A new pipeline inspection tool being used by contractors working for the Vallecitos Water District to determine pipeline integrity could become a standard tool saving time and money.
After nearly completing construction in 2008, developers walked away from the 500-acre High Point subdivision in the City of Escondido. Water facilities installed for the subdivision were left unused for ten years.
Two developers CalWest and TrueLife Communities recently decided to complete the project. They approached Vallecitos to determine what is needed to complete water service.
The mains for the project, made of ductile iron pipe, had not been used for ten years. Vallecitos needed to determine the condition of the pipes. Infrastructure Engineering Corporation and subcontractor PICA Corporation are now testing and assessing the integrity of the water main including the pipeline appurtenance (blow-offs, air vacs, and fire hydrants) connections to the main pipeline.
Early damage detection prevents pipeline failures
Several processes are included in the High Point Pipeline Assessment project. Crews insert a tool developed by PICA Corporation called a “SeeSnake” into the pipeline, and data indicates the condition of the pipes. The SeeSnake uses an electromagnetic method on iron pipes, which can “see” past cement mortar, epoxy, or polyethylene lining to detect and size any corrosion damage to the iron structure of the pipe itself.
The SeeSnake tool is pulled through the pipe at 17 feet per minute, delivering data as the inspection is being performed in real-time. The technology helps expedite information, saving time and costs by accelerating the process without sacrificing attention to detail. Vallecitos is then able to assess the pipeline’s wall thickness, potential iron loss, and any other anomalies to determine the condition of the existing pipeline.
See video demonstrating the SeeSnake pipeline assessment.
“Good decisions start with good information,” said Kris Embry, PICA regional manager. “Our ultimate goal in testing this new system is to quickly and efficiently secure accurate condition assessment information, allowing the Vallecitos Water District to address any weak links and prevent potential pipeline failures long before they happen.”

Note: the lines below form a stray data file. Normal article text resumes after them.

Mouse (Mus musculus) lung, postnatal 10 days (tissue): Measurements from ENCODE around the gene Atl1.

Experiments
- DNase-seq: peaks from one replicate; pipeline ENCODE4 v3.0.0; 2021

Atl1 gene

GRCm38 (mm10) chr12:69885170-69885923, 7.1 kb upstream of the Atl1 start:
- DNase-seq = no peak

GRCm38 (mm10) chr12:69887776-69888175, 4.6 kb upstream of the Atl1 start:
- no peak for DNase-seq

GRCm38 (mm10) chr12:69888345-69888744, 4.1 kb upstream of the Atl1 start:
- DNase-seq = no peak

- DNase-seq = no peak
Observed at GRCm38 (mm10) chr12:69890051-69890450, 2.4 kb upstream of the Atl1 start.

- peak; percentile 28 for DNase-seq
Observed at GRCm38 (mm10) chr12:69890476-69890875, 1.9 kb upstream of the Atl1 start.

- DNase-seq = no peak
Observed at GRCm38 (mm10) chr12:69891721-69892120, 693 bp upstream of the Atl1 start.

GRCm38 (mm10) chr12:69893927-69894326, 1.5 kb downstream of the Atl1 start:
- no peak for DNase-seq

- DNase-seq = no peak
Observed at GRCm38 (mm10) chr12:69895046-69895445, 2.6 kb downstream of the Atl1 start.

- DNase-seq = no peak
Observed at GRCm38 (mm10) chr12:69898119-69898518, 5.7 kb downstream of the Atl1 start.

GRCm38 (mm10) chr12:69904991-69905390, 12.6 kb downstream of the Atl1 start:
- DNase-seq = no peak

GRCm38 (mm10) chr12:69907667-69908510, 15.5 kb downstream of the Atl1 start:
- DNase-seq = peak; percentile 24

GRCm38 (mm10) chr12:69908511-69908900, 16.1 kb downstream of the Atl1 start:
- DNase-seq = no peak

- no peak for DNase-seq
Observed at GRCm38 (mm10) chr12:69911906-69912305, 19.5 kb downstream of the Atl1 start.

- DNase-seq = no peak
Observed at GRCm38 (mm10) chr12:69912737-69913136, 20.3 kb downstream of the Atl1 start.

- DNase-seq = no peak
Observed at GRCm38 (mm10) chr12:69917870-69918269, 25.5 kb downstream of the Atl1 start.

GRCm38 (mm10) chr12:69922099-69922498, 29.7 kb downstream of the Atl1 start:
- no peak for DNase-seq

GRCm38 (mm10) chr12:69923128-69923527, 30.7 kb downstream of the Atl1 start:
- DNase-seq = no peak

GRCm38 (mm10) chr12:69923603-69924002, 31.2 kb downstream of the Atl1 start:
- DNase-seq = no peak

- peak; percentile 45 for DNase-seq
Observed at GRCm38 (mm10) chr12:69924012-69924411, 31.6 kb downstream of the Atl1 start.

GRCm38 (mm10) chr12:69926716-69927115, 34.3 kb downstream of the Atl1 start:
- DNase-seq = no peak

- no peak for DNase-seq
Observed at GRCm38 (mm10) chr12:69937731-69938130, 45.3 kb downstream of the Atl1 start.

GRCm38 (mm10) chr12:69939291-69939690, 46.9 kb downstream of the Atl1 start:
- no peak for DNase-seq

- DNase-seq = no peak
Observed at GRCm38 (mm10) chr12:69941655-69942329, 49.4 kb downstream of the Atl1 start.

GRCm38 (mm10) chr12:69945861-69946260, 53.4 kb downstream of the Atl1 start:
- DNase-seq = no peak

When the inspection is completed, the repair process begins.
Two water pipelines are being inspected for the condition analysis, one running along Woodland Heights Glen starting at Briar Patch Glen, and one running along Elderwood Glen, totaling approximately 3,067 feet. The larger 2,300 feet section of pipe is near the District’s existing Palos Vista.
Preventive measures save water and costs
Over time, pipelines are exposed to corrosion from aggressive soils, electrical currents, damage to coatings or linings, physical force, or other factors. The result could be a pipeline break which could case other infrastructure damage, interruption to water service, a loss of water, or monetary losses.
When an inspection finds corrosion, the affected section of iron pipeline is isolated, removed, and replaced by PVC pipe. Because iron pipelines can be susceptible to corrosion from multiple causes, they are no longer installed in the Vallecitos Water District.
The inspection found two badly corroded areas of pipeline and excavations verified the accuracy of the data. The Vallecitos Water District continues testing the new process and the accuracy of the data to determine whether to adopt the new technology for future working pipeline assessments.